This page explains how ethos (authority figures), logos (logic and statistics) and pathos (emotion) can be used in persuasive essays

Ethos, Logos and Pathos

Persuading someone to change his or her view is almost always based on the use of three methods of persuasion: Ethos, Logos and Pathos.

Ethos is an appeal to authority. For instance, if I'm arguing the benefit of a new toothpaste, a dentist would carry authority because of his training and experience in the field.

Logos is a way to argue based on logic, statistics, facts and research. For instance, I may describe a study in which the new toothpaste reduced tooth decay in more patients than the old toothpaste. They would probably use the number of the people in the study because the study would be more convincing with 600 participants as opposed to 12.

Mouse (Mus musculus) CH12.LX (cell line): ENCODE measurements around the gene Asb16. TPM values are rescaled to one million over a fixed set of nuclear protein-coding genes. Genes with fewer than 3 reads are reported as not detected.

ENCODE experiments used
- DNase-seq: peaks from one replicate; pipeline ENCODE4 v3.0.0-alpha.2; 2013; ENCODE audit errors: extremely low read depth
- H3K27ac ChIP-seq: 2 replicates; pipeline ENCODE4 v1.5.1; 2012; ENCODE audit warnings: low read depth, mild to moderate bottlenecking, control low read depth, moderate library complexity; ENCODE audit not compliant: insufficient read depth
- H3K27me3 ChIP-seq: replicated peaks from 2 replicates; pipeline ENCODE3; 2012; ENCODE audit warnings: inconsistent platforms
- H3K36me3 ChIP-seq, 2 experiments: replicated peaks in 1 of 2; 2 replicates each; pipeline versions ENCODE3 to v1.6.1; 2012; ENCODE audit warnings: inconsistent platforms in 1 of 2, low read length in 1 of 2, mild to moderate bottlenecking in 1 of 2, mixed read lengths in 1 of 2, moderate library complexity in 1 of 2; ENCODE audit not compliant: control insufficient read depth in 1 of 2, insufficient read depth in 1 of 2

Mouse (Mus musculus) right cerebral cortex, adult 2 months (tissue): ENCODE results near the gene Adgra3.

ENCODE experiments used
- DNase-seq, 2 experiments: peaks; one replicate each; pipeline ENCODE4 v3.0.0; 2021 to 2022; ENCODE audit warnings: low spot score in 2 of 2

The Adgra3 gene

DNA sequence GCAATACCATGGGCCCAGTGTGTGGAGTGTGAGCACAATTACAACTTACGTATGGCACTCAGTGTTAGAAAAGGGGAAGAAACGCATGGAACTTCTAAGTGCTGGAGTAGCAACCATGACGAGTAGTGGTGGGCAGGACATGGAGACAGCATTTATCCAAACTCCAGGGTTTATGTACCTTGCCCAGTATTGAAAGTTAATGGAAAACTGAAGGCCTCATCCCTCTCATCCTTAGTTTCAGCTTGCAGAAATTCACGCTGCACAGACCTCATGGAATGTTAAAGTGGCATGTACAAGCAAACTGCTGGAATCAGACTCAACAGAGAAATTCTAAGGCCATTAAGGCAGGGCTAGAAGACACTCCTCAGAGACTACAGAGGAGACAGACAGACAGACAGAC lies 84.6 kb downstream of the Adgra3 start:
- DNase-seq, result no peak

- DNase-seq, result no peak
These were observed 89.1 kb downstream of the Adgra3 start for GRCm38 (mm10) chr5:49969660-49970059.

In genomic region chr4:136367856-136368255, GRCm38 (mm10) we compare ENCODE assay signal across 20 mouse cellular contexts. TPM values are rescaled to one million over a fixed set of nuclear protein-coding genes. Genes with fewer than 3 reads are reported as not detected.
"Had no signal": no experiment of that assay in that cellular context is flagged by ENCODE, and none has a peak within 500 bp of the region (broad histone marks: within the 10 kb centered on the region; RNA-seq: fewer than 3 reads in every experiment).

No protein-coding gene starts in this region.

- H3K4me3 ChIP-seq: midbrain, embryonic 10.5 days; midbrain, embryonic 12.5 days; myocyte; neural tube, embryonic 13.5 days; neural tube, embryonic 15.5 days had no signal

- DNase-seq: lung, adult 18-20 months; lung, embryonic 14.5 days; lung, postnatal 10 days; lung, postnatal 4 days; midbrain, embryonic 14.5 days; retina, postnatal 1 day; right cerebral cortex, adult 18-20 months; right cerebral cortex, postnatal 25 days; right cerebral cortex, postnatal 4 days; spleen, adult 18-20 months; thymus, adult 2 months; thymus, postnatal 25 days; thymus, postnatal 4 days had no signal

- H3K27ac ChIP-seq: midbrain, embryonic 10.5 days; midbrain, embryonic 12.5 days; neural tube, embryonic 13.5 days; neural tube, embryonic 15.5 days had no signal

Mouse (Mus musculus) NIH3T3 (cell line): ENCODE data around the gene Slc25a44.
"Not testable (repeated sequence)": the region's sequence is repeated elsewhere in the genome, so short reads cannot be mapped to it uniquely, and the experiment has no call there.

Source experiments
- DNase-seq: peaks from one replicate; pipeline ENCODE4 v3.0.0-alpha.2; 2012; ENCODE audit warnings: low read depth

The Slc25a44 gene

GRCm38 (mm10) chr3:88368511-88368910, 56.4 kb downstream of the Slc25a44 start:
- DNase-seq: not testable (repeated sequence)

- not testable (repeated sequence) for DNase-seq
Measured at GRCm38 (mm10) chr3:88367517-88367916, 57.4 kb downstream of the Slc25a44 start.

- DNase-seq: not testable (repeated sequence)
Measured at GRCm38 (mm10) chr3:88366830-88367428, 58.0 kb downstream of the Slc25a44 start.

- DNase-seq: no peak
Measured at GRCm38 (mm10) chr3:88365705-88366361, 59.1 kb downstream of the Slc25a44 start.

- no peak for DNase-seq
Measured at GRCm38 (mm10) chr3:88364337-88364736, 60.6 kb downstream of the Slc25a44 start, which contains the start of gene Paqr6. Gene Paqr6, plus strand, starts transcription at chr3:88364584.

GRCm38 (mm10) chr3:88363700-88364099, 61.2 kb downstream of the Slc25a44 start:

Pathos appeals to people's emotions. If you want to avoid cavities and ugly yellowing teeth, you need to use this new toothpaste, would be the argument.

A good argument often combines elements such as these, appealing to emotion, quoting authorities and then backing up the argument with facts and statistics.